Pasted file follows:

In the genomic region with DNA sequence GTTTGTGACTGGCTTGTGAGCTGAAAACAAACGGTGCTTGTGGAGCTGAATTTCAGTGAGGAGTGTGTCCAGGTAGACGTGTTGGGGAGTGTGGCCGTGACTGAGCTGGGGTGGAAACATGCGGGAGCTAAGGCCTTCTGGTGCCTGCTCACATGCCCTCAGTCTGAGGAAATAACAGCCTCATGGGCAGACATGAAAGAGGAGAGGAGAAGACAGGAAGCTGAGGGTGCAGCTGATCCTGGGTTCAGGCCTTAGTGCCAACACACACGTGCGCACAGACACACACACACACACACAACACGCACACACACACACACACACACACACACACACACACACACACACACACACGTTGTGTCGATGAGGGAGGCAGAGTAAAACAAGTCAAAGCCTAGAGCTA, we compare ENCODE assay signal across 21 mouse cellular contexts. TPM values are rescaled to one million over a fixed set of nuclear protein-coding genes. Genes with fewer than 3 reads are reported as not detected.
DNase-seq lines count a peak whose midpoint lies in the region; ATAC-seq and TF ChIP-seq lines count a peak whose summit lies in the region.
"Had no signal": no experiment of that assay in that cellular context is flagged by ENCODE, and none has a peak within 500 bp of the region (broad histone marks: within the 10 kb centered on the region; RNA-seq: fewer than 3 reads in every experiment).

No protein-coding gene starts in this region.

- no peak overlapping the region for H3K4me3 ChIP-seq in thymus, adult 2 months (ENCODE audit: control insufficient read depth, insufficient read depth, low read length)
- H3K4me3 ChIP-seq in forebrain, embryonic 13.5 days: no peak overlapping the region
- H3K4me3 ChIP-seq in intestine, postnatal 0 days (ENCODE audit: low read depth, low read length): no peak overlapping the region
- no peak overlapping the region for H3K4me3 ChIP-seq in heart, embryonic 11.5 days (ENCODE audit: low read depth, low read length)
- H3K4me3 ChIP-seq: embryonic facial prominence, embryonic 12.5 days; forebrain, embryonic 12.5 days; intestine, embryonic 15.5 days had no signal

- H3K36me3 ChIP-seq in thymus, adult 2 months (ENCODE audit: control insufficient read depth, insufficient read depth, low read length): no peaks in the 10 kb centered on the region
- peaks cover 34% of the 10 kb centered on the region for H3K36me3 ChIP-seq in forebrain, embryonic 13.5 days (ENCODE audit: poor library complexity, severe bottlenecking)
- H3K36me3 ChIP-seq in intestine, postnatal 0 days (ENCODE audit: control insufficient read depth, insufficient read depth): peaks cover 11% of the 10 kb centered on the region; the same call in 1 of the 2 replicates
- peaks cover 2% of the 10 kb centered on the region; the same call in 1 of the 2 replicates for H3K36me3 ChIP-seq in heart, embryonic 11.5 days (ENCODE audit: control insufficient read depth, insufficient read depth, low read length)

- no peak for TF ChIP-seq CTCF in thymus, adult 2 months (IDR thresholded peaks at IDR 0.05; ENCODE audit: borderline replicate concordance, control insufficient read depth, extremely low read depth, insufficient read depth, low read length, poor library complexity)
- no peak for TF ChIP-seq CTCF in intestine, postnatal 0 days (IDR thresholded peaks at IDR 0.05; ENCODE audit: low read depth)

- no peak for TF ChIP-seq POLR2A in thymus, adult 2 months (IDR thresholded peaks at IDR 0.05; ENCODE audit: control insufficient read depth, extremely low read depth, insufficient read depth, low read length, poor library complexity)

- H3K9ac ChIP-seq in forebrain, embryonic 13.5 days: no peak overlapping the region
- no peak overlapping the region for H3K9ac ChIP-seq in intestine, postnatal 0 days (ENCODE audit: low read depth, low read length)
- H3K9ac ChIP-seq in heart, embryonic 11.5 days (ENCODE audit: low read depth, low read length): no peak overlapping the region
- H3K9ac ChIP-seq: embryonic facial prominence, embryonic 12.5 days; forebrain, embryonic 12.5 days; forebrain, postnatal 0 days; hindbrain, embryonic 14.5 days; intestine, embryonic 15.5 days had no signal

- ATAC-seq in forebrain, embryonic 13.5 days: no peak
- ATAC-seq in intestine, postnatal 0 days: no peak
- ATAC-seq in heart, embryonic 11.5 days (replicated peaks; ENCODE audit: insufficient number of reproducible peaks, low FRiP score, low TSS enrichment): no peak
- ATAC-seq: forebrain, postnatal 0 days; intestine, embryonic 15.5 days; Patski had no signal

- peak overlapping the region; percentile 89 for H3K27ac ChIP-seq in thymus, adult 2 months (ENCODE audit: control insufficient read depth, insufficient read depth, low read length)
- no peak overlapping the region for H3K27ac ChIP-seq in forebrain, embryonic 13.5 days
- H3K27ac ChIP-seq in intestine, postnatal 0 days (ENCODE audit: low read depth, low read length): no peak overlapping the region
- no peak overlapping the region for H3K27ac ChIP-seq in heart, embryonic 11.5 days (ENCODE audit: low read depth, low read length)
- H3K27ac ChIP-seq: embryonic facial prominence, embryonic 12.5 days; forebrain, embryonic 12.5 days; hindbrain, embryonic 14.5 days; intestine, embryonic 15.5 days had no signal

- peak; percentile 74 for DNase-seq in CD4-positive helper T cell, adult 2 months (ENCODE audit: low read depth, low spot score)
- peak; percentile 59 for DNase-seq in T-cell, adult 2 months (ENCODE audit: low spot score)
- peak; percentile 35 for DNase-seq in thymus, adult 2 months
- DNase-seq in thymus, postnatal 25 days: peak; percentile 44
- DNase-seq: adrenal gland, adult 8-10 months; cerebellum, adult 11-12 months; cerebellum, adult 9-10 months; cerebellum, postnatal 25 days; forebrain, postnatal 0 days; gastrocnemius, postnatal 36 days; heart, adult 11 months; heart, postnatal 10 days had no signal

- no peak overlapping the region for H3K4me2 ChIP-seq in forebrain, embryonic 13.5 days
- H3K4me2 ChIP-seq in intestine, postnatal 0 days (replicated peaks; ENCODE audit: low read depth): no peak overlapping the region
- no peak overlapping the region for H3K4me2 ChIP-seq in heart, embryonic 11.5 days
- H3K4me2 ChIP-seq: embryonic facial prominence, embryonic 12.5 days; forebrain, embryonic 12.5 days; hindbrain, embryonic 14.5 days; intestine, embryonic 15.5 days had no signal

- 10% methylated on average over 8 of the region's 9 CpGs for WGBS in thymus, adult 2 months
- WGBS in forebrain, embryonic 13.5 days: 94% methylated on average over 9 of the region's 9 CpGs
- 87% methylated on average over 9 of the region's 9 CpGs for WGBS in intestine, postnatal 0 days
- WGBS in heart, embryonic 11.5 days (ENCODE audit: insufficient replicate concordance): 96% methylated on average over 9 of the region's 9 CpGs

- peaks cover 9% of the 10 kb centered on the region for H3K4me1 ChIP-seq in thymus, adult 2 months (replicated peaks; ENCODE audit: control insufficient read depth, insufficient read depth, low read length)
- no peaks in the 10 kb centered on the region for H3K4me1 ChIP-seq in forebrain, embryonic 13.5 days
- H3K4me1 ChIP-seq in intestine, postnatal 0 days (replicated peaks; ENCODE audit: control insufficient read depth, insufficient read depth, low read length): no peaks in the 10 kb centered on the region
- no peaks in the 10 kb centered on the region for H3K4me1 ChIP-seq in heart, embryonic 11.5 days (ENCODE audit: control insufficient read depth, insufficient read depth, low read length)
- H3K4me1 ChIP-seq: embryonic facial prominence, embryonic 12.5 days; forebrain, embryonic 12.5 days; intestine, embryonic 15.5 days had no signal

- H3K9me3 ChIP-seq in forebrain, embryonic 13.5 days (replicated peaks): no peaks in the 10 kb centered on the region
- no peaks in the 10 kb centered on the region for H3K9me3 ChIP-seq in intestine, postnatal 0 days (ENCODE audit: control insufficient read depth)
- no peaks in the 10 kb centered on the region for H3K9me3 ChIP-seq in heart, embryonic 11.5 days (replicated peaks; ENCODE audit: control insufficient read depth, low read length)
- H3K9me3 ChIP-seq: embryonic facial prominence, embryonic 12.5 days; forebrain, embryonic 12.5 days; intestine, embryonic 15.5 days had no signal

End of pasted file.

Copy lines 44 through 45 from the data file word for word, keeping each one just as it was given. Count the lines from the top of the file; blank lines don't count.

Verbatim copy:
- no peaks in the 10 kb centered on the region for H3K4me1 ChIP-seq in forebrain, embryonic 13.5 days
- H3K4me1 ChIP-seq in intestine, postnatal 0 days (replicated peaks; ENCODE audit: control insufficient read depth, insufficient read depth, low read length): no peaks in the 10 kb centered on the region